our support at this time. Those known to us are:
Gracious God each day of our lives we rely on your
loving care for everyone who wants to have your
support. Amen.
Bernie Massey wishes to thank everyone ‘for the
lovely flowers I received on March 8th. and for all the
kindness given because I hurt my ribs badly, quite
cheered me up’.
Dear Friends. On behalf of Jo and myself I would like
to thank you all for making the Celebration Service for
Bob such a memorable occasion in two ways. Firstly,
the practical things that were done so beautifully, and
secondly for the warmth and shared memories we all
had. Bob would have been smiling! With love to all.
Pat and Jo Irving
Many thanks to everyone who supported the Super
Soup Lunch in aid of Christian Aid week. The total
raised was £283.25. An amazing effort. Many thanks
to the cooks and stall holders.
We have received a letter from the Plymouth Foodbank
who thank us for our regular contributions and tell us
that over the past six months we have contributed
155.90 kgs of food to the food bank. Katy Bartlet said
in her letter, ‘Your support is vital in allowing us to
continue with the work we do. We are seeing an
increase in the number of people accessing the service
particularly as so much employment on offer is short
term, limited and varied hours. Your frequent
donations help us to reach more people in crisis in the
community. We are now finding that people are
returning to the centre for courses and one-to-one help
after they have received food from the food bank so we
are able to support them in a variety of ways’. The full
letter is on the notice board in the church vestibule.
WE DID IT!! We raised over £400
in fact the total was £471.25.
Sale of Table
Friday Lunch
Church Stall
As you can see, more people came in. 150 instead of
the usual 120. We also had some very good items on
our stall some of which were sold before the sale.
Many thanks to all who helped. We could do with
some younger folk to help set up as our team has two
over 90, one 80 and three in their 70’s.
Our next sale is on June 20th.
Jill Stidson
Man's way leads to a hopeless end
God's way leads to an endless hope.
It was with profound sadness that we heard of the
death of Bob Irving who was our much-loved minister
at Trinity for many years.
Bob was born 82 years ago in Leeds. He was one of
four boys who went to Barrow Grammar School where
he learned to love playing rugby, even though, being
rather small, he was often tackled by the bigger lads.
He did his National Service in Hong Kong, where at
week-ends he would go to a small island community
run by the Leprosy Mission.
It was at this time that he truly felt he was being called
to become a minister. On his return home he was
introduced to Pat and they were married in 1955. This
year would have been their Diamond Wedding
Bob returned to work in the Inland Revenue but his
evenings were devoted to study, first to obtain two A
levels and then three years to gain his BA degree so
that he could enter theological college. Near the end
of this time, he felt the call to be a missionary. This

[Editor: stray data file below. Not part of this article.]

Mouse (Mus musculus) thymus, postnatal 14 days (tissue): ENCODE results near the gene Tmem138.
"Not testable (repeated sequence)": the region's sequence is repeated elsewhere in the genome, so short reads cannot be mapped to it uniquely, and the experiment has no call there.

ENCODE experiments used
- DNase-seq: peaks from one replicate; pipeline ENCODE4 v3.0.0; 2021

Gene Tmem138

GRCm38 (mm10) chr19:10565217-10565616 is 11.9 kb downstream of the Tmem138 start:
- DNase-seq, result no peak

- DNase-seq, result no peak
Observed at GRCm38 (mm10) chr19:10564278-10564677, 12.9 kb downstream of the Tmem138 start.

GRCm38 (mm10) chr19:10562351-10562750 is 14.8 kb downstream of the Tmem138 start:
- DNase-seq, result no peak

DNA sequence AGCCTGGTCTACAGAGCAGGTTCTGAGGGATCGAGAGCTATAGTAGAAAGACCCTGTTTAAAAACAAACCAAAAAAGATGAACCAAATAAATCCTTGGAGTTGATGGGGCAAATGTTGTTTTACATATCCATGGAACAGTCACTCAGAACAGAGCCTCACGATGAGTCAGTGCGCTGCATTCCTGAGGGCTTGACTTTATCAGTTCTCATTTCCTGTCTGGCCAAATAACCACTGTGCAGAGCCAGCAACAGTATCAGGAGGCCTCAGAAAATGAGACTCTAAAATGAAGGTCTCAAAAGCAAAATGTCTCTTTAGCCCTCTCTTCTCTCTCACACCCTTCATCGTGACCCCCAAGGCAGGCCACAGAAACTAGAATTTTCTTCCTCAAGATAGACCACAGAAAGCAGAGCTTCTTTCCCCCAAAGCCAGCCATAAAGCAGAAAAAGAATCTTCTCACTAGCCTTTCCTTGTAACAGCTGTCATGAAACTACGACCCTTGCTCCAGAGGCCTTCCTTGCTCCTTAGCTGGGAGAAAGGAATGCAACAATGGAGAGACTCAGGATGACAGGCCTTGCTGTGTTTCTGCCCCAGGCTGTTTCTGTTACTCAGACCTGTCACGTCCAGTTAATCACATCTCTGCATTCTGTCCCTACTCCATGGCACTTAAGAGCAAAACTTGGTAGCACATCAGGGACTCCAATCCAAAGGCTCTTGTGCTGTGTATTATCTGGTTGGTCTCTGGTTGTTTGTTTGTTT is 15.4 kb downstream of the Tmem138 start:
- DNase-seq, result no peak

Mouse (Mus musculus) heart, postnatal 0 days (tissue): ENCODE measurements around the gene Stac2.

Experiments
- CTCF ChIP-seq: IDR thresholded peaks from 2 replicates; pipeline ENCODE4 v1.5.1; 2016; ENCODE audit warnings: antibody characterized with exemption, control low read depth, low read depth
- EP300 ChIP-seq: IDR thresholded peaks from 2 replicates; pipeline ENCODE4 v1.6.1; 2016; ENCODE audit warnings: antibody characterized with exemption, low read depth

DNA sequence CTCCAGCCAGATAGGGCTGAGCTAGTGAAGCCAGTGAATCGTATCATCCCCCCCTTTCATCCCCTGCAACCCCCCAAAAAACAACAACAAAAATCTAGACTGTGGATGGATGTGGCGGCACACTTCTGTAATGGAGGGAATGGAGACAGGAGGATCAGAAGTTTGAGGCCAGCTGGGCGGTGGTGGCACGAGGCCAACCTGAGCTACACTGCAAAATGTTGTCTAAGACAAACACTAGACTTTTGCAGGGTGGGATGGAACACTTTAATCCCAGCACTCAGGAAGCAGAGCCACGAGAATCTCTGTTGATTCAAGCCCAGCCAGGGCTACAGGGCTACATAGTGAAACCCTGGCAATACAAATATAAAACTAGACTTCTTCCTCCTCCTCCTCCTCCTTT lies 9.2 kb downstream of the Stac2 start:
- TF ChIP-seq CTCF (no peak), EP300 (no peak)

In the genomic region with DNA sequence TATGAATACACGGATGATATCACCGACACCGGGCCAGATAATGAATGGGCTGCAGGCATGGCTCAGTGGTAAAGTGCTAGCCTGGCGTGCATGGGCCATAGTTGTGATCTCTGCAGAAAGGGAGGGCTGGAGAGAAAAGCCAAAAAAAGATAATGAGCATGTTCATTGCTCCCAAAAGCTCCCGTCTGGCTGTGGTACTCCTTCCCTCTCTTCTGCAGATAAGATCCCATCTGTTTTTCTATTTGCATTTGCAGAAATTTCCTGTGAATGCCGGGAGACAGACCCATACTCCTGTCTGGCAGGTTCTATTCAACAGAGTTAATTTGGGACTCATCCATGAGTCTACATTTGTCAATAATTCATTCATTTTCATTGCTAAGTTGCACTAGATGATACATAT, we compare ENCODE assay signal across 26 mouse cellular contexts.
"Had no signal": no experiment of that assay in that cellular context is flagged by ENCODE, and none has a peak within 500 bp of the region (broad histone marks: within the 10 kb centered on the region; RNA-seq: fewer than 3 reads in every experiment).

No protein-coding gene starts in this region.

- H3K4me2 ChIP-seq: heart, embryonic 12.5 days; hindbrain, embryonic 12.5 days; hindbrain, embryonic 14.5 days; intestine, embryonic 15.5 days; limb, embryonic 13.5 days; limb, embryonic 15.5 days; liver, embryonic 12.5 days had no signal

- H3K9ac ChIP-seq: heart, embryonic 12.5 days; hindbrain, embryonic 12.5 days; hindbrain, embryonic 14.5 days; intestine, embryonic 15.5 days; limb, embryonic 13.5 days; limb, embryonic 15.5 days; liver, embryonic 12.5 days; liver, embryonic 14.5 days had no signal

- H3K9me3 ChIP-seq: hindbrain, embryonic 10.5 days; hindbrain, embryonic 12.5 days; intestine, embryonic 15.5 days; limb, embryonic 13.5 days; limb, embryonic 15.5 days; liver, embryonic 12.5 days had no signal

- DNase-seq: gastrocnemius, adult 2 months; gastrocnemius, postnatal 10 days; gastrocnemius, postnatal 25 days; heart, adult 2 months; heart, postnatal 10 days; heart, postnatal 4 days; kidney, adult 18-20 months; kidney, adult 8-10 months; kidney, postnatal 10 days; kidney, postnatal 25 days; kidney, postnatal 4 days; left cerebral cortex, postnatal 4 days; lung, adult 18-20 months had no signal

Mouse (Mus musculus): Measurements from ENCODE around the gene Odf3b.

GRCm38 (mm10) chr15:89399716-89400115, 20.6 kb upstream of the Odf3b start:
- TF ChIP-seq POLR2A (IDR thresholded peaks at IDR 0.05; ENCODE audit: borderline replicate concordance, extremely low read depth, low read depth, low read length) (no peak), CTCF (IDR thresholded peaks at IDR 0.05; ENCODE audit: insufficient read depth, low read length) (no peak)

resulted in Bob and Pat going first to Bangladesh and
then to Malaysia by which time they had had their
daughter Jo.
In 1990 Bob and Pat moved to a ministry at Ewell
URC in Surry where Bob’s pastoral work was much
appreciated. They made many friends there before
returning on retirement to Plymouth. Back in the West
Country he continued to lead a very full life. He
volunteered with St Luke’s Hospice and Cancer
Research. He continued learning with the University
of Lancashire, studying astronomy and history of art.
He also loved walking on Dartmoor, painting,
calligraphy, tapestry, glass engraving and needlepoint.
He designed many of the cushions made by members
of Trinity and etched some windows in the church.
He also did an evening course on cookery and always
produced a dish for the faith lunches. He instigated the
church weekends and also the German connection with
He was exhilarated by life and led it to the full. Bob
was much loved, not only by Pat and Jo, but by the
many people whose lives he touched. We at Trinity all
have our own personal memories of Bob which we will
all treasure in our hearts for ever.
May he rest in peace in the everlasting arms of the
Lord he served so well.
On their return from the Far East they were offered a
posting to Africa, but they decided to come to Trinity
URC, what great good fortune for our church and for
the local community. Bob enjoyed being with people
and counted it a privilege to be with them in their
darkest hour.
In addition to his work at Trinity, Bob was Free
Church Chaplain at Moorhaven Hospital and visited
there frequently, ministering to both patients and staff.
He kept himself fit and ran the Plymouth marathon
four times and completed in the London marathon
Bob often did the epilogue on Westward TV and he
also worked extensively with Plymouth Sound Radio
in the sports programmes on Saturdays and various
phone ins. Thus he became known and appreciated by
many in addition to the church membership. He served
as the Lord Mayor’s chaplain to two Lord Mayors, one
labour and one conservative.
Bob’s Celebration Service, at which several memories were shared by the people he helped
is available to listen to on our Church web site. A CD is also available at the Audio desk.
Training for Learning and Serving is a spiritual